The two medical experts for the defense disputed this theory. Dr. Wilbur Hallette was a specialist in internal medicine; he was presently the medical director of respiratory therapy and pulmonary function testing at Verdugo Hills Hospital; he was formerly chairman of the department of pulmonary diseases at the City of Hope Medical Center in Duarte. He testified that, in his opinion, the care given Mrs. Boyd both at the emergency room and in the hospital was adequate. He doubted that the shot of Demerol had contributed to Mrs. Boyd's death. Noting that it had been given intramuscularly at 11:05 p.m., he explained that a shot given in a muscle does not affect the patient as soon as one given in the vein, and that it was unlikely that it caused the convulsion and apnea which occurred only five minutes later.
Dr. Hallette concluded that other causes of death were far more likely than plaintiffs' theory. He suggested the possibility of a pulmonary embolism, a myocardial infarction, or a spontaneoupneumothorax (collapse of a lung) as the cause of death. However, he could not rule out an unusual, hypersensitive reaction to Demerol or an acute asthmatic attack which proved irreversible.
The other defense expert, Dr. Joseph Boyle, was also an internist, with a subspecialty in diseases of the chest. He had practiced at Good Samaritan Medical Center in Los Angeles and, at time of trial, was an associate clinical professor of medicine at the University of Southern California Medical School. Reviewing the plan of treatment for Mrs. Boyd, from the emergency room on, including the giving of Demerol for pain, Dr. Boyle stated that it met the requisite standard of medical care in the community.
Dr. Boyle also testified concerning the nursing care. He found nothing substandard about Nurse Wilson's failure to call Dr. Koumas at 10:50 p.m., even though there had been a substantial change in Mrs. Boyd's condition; he explained that it would not have been unusual for Mrs. Boyd's condition to stabilize in a short time. He declined to characterize the exercise of discretion by Nurse Wilson in giving the Demerol as substandard practice for the nursing profession.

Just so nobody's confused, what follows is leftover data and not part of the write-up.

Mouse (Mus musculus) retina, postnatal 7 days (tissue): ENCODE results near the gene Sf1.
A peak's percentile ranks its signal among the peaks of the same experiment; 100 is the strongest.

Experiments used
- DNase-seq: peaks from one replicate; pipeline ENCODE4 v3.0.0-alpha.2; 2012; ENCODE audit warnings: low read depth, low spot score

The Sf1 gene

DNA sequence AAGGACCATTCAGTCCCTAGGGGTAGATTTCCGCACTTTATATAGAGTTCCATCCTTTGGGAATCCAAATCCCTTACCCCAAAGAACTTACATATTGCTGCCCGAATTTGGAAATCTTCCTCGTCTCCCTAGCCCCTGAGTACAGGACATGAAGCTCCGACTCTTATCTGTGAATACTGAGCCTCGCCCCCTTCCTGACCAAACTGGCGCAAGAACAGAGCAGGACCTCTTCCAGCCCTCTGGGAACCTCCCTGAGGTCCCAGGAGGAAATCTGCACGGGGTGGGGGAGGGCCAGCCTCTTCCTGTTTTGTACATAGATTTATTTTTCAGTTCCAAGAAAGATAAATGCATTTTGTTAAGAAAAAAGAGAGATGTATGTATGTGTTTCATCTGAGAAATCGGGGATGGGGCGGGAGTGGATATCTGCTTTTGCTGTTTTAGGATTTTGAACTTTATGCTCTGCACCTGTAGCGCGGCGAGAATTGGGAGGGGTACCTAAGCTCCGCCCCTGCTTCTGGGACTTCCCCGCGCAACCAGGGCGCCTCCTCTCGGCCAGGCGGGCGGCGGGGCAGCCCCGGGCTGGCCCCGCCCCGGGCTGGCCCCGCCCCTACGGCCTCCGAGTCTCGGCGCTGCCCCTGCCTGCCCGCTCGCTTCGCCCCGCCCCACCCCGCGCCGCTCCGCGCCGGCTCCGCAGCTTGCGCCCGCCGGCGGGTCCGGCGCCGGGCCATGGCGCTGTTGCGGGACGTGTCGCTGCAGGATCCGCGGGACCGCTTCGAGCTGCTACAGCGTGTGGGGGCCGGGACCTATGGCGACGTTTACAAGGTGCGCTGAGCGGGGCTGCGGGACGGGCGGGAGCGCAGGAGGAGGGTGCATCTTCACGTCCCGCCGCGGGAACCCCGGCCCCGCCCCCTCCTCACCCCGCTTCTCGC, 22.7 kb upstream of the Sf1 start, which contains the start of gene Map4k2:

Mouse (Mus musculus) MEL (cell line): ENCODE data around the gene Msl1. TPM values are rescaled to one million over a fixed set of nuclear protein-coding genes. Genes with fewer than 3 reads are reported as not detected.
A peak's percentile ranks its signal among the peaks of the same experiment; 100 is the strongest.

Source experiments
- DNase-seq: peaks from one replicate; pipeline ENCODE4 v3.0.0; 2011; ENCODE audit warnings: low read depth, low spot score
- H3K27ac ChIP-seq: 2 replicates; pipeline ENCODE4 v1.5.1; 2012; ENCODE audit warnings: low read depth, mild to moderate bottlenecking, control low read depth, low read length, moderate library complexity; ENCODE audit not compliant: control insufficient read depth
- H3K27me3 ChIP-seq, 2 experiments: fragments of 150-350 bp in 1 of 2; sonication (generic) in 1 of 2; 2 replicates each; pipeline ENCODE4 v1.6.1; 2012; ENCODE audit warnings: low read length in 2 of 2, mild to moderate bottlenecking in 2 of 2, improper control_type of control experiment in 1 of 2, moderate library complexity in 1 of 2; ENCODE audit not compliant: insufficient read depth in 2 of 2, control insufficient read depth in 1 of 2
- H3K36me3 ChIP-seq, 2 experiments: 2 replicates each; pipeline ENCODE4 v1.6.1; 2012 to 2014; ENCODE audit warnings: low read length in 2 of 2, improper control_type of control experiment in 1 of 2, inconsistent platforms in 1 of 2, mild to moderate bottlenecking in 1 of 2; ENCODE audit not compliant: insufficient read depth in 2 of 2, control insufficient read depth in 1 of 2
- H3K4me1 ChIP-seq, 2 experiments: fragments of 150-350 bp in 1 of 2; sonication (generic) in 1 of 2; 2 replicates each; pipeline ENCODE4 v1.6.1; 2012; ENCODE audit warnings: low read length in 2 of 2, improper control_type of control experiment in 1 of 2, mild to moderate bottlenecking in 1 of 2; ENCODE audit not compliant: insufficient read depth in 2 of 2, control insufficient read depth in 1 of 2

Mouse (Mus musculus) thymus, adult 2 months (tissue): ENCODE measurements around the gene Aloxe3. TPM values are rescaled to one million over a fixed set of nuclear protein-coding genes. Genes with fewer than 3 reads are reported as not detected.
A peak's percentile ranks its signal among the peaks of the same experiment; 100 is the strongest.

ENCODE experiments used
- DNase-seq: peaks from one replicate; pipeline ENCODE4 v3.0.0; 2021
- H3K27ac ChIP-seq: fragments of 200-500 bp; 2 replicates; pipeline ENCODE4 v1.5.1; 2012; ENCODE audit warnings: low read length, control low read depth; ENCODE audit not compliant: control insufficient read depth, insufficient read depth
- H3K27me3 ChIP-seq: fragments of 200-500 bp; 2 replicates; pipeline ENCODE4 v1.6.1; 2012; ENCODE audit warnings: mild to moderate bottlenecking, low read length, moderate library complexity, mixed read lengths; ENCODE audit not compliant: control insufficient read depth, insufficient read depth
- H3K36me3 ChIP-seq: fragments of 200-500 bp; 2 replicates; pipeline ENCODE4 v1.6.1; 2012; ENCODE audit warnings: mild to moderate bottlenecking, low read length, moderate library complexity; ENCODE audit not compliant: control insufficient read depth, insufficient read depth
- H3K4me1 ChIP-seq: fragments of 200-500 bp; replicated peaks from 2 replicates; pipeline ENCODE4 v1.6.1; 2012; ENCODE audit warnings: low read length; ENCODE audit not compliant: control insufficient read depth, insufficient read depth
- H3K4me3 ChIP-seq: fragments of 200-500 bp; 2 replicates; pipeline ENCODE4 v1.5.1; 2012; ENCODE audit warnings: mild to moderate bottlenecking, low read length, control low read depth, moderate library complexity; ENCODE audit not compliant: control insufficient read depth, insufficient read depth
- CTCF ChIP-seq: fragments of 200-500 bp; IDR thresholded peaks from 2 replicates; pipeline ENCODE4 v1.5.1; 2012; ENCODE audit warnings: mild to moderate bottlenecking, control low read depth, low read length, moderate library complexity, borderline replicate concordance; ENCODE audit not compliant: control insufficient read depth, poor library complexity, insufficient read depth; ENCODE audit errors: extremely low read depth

Dr. Boyle was of the opinion that Mrs. Boyd died as the result of an idiosyncratic reaction to the shot of Demerol. He explained that an idiosyncratic reaction refers to a "sensitivity peculiar to that individual." Other causes of death, such as pulmonary embolism or myocardial infarction, could not be ruled out, but Dr. Boyle could find no evidence that indicated that either had occurred. Nor did Dr. Boyle think that Mrs. Boyd had succumbed to acute asthma because, ordinarily, an individual in peril due to asthma would have responded favorably to the emergency measures employed by Dr. Henry and others after 11:15 p.m. Dr. Boyle thought it significant that at no time after the convulsion did Mrs. Boyd ever respond with either renewed lung or heart activity.
With this summary of the evidence, we turn to a consideration of the contentions made on this appeal.
II The Instructions Given Regarding the Standard of Care of Nurses
The trial court gave to the jury the standard instruction on "Duty of a Nurse," BAJI No. 6.25. In addition, it gave two instructions ordinarily applicable to physicians and surgeons, tailoring the instructions by adding "or nurse" to them. These instructions were BAJI No. 6.02 on "Medical Perfection Not Required" and BAJI No. 6.03 concerning "Alternative Methods of Diagnosis or Treatment."
That instruction reads as follows: "It is the duty of one who undertakes to perform the service of a trained or graduate nurse to have the knowledge and skill ordinarily possessed, and to exercise the care and skill ordinarily used in like cases, by trained and skilled members of the nursing profession practicing their profession in the same or a similar locality and under similar circumstances. Failure to fulfill either of those duties is negligence."